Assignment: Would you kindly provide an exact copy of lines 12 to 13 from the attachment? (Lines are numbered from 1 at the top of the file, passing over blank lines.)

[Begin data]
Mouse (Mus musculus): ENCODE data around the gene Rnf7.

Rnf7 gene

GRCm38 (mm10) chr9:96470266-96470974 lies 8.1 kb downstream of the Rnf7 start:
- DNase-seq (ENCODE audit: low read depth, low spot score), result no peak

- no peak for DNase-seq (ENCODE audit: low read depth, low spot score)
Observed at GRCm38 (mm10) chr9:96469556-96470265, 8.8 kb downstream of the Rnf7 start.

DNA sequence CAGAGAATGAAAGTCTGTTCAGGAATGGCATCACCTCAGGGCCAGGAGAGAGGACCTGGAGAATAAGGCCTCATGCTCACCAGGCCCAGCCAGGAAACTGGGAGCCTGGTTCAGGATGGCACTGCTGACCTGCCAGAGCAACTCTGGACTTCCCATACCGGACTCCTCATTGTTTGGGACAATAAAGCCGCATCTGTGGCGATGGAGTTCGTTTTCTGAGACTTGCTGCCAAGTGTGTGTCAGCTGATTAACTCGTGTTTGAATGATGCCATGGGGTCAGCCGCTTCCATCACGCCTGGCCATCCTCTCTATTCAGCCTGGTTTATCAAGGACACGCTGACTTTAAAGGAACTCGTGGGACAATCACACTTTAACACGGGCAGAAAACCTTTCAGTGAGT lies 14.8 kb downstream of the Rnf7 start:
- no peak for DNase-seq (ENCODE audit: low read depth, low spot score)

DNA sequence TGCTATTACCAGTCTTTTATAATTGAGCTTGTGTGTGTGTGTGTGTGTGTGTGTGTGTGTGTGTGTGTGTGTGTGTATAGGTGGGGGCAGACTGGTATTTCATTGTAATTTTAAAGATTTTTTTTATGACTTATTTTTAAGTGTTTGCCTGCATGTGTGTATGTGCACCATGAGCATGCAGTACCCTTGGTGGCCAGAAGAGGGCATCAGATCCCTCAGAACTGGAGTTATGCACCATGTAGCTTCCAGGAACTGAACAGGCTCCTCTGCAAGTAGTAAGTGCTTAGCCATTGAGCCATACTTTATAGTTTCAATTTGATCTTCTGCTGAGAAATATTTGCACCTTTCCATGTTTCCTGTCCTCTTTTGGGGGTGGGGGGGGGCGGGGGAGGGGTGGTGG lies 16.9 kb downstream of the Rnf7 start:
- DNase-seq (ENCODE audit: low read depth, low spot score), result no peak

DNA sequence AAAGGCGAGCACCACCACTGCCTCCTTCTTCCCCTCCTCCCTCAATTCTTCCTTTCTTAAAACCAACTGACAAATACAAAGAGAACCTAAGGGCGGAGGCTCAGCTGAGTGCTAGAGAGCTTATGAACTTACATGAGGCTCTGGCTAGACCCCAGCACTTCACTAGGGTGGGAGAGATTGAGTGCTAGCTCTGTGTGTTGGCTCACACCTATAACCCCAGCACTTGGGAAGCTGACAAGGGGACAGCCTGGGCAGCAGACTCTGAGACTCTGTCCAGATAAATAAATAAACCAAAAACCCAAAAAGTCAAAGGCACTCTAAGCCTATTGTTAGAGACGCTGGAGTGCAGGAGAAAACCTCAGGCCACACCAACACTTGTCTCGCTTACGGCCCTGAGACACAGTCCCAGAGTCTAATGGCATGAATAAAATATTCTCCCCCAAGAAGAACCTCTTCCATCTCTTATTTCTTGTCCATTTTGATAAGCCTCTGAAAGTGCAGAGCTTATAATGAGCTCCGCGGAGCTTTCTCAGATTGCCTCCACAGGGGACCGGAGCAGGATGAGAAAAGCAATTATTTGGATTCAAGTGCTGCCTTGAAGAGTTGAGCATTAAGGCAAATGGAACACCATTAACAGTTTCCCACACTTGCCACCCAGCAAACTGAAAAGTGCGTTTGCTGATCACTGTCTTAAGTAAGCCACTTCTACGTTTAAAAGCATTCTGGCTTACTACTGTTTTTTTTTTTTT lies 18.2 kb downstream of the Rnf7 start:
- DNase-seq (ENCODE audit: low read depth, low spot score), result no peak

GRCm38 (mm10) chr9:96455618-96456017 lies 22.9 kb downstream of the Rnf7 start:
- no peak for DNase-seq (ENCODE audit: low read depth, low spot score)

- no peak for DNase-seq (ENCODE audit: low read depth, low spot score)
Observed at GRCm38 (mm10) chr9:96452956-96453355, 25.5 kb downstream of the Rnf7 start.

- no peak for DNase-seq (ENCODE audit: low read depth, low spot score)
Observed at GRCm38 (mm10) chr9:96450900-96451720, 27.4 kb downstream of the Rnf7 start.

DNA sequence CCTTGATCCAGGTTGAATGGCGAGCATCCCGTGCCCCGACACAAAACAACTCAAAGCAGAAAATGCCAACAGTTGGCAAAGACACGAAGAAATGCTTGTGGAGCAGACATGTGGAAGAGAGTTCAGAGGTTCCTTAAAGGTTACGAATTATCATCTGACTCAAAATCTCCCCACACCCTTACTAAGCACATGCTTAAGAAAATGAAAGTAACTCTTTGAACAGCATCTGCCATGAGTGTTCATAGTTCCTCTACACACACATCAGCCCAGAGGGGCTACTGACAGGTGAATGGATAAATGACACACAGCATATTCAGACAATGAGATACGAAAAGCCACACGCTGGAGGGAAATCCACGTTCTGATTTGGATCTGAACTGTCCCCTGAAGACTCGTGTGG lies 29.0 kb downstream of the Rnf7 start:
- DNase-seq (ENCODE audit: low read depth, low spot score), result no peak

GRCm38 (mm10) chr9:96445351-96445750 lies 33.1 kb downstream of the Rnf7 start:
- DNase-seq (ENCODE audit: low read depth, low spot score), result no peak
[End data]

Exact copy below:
- DNase-seq (ENCODE audit: low read depth, low spot score), result no peak

GRCm38 (mm10) chr9:96455618-96456017 lies 22.9 kb downstream of the Rnf7 start: